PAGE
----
I began my job hunt in January 2016 with high hopes. I had just handed in my PhD Dissertation. With only my oral defence left to do, this freed me up to finally return to full-time work. This was my chance to pull myself out of poverty and debt. I was stoked!
I made use of every (free) career service and career counsellor I could. I revisited notes I had taken during last year’s Beyond the Professoriate Conference (this year’s conference is on May 7 and 14). I revised my résumé over and over and over. Each job application would take me an hour or two so that I could implement all the best practices: tailor my résumé, tailor my cover letter, somehow keep my cover letter under one-page, research the organization, etc.
With all the career counselling appointments, reading up on job-hunting, actually trying to implement what I learned (upgrading my LinkedIn profile, making a snazzy new format to my résumé and cover letters, networking), and applying to one to four postings a day, I was working more than full-time. It was exhausting. But it was paying off, as I got more and more interviews.
But I just couldn’t seem to land a job.
I’m good at building rapport, and I felt good after all the interviews. Although my PhD is in Education, the majority of my contract and volunteer work over the last eight years has been in communications. So I felt qualified, that I had the right experience, and that I was a good fit for most of the jobs I was interviewed for.
After nine interviews, I had six rejections, and I withdrew from the selection process for two jobs. Only one interview resulted in a job: as a Crew Leader for the 2016 Canadian Census. And I’m grateful for that, and happy to be working full-time. But it is a temporary contract, and not in the field I wanted.
In the hopes of helping other job-seekers, especially those who, like me, did a PhD, I want to discuss the feedback I got from one unsuccessful interview: that I was overqualified.
The person who emailed me the bad news that I had not been selected for the position gave some feedback in the email:
Unfortunately, you were not the successful candidate but that’s only because we felt you are overqualified – you could and should be contributing to an organization at a much higher level than required by this role. You were very impressive and gave a great interview.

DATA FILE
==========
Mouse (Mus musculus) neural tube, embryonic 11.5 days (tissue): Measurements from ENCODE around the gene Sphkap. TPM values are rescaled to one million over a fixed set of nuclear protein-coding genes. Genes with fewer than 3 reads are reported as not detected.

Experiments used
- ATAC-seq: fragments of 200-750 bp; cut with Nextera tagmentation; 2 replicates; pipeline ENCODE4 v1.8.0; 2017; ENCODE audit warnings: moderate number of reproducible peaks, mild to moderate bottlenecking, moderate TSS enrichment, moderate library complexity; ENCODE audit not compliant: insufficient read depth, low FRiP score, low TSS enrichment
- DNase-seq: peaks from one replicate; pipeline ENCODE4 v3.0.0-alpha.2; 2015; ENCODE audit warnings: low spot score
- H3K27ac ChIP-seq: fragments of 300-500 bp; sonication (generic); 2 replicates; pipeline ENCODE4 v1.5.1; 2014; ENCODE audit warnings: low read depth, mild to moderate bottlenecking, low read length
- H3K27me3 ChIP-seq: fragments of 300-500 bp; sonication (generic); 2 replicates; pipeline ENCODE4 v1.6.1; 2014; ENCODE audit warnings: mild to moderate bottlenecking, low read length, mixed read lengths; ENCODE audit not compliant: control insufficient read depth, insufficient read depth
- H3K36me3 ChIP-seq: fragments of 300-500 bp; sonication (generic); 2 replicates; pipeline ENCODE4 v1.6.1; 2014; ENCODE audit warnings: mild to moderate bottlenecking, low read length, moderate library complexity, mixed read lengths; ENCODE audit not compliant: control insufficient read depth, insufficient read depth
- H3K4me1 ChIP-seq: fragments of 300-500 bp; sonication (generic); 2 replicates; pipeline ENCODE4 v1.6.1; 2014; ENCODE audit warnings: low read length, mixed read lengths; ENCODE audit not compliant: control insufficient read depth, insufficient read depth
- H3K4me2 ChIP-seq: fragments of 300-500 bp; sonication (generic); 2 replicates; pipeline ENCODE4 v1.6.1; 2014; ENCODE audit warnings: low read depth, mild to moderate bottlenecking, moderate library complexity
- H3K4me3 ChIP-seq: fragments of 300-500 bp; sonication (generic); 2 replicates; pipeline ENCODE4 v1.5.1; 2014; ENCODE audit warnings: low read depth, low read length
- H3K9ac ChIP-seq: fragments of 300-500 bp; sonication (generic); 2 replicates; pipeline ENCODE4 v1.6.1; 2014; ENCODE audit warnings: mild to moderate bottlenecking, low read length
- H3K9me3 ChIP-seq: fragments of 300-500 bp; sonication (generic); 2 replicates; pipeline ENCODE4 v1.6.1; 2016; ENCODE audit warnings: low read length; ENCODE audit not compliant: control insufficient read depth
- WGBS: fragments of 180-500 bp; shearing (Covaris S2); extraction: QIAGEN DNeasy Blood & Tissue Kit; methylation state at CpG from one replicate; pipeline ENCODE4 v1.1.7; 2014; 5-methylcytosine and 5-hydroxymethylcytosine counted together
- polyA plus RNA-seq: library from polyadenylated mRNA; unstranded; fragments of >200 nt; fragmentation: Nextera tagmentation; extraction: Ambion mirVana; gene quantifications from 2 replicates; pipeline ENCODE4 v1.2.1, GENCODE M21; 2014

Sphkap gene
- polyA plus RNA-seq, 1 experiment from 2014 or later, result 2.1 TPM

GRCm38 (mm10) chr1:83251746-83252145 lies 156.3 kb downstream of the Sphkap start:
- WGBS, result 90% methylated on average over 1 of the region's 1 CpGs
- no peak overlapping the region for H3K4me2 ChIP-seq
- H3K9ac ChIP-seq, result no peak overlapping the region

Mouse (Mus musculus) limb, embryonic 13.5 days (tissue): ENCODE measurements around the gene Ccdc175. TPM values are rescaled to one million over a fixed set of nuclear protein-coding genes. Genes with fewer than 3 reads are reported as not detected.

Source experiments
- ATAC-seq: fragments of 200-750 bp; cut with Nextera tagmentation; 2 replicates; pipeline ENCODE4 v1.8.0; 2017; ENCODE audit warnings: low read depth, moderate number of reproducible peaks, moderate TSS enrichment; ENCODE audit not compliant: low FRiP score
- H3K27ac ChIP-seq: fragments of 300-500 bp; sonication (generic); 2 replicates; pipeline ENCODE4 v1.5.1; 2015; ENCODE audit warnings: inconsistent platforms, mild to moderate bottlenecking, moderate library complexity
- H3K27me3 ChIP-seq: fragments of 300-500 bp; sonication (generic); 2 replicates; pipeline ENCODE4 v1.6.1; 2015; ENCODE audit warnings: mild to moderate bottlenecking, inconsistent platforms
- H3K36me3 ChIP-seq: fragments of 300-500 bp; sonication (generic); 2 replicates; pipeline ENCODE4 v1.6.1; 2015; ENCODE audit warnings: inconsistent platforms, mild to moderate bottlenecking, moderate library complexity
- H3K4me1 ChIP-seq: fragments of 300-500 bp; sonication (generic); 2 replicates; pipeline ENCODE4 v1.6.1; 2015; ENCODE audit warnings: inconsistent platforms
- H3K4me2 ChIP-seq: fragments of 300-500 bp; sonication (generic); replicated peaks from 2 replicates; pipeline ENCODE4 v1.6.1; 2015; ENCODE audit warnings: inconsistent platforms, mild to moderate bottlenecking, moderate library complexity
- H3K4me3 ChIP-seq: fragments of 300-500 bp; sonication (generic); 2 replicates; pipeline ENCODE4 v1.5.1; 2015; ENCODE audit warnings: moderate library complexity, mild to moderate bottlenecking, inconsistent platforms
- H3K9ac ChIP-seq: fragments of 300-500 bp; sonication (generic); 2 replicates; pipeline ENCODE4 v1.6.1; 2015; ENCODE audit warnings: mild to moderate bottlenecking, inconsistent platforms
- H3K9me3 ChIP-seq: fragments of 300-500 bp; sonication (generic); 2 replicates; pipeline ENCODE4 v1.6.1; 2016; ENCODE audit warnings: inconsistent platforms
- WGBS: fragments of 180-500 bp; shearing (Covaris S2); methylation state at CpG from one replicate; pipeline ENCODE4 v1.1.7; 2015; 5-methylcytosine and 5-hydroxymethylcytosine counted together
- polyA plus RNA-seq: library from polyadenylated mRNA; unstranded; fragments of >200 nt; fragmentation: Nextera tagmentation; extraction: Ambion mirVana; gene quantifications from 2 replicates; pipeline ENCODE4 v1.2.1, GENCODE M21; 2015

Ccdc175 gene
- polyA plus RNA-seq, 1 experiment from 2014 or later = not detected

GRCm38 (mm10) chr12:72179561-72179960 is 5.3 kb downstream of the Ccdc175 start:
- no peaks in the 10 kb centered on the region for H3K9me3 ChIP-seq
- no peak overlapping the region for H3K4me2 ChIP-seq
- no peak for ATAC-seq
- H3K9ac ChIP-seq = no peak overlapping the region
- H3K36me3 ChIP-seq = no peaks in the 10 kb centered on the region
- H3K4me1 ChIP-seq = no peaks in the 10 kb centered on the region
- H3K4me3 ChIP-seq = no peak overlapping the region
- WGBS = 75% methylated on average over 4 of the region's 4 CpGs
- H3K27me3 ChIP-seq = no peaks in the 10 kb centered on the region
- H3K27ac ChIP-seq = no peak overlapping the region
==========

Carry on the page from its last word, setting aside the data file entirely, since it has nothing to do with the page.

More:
This person very kindly agreed to a brief phone call with me so I could clarify the feedback. And later sent me a job posting for a position they felt was a better fit!
Let’s pause for a TIP, job-seekers! See if you can get feedback if you don’t get the job. It can’t hurt, since you already didn’t get it. Keep in mind most people are awesome and genuinely want to help others. And who knows, they might then think of you for other opportunities.
Back to our story: My perspective was that I had been out of the full-time work world for years, and I was willing to accept more junior positions as long as they were in interesting organizations and there were opportunities to grow. This was why I applied for the above position.
I sought feedback from colleagues and career counsellors, and one retired manager told me that if a candidate was thought to be too experienced or too educated for a position, managers felt they wouldn’t stay long in the position.
And a career counsellor thought that perhaps I had been aiming too low. She said the qualifications listed on a job posting were the employer’s wish list, but some qualifications were more important to them than others. And that was not something I could guess from a job description. She suggested I try applying for more senior positions, and let the potential employer decide if I was qualified or not. In other words, don’t take myself out of the running prematurely.
After this interview, I made sure to prepare more thoroughly for the “so why do you want to work here/have this position?” question we sometimes get asked during an interview that can be such a gift. If asked, I emphasize how much I want to work for the organization, and if it’s a more junior position, that I am happy to accept it because the organization is so awesome and the work sounds meaningful and interesting. Something like that to try to address their concern I would not stay long.
Since I am now working full-time and preparing for my PhD defence (in less than two weeks!) I have not had time to research further how to address the “overqualified objection” a potential employer may have.
So I’m planning to ask about this at the 2016 Beyond the Professoriate Conference, an online conference for PhDs and PhDs-to-be who are looking for a non-academic career. Day 1 is on May 7th, and Day 2 is on May 14th. Check it out!
Then maybe I’ll have a follow-up blog to share!
Have you been told you were overqualified? What strategies have you found effective? I’d love to hear in the comments section!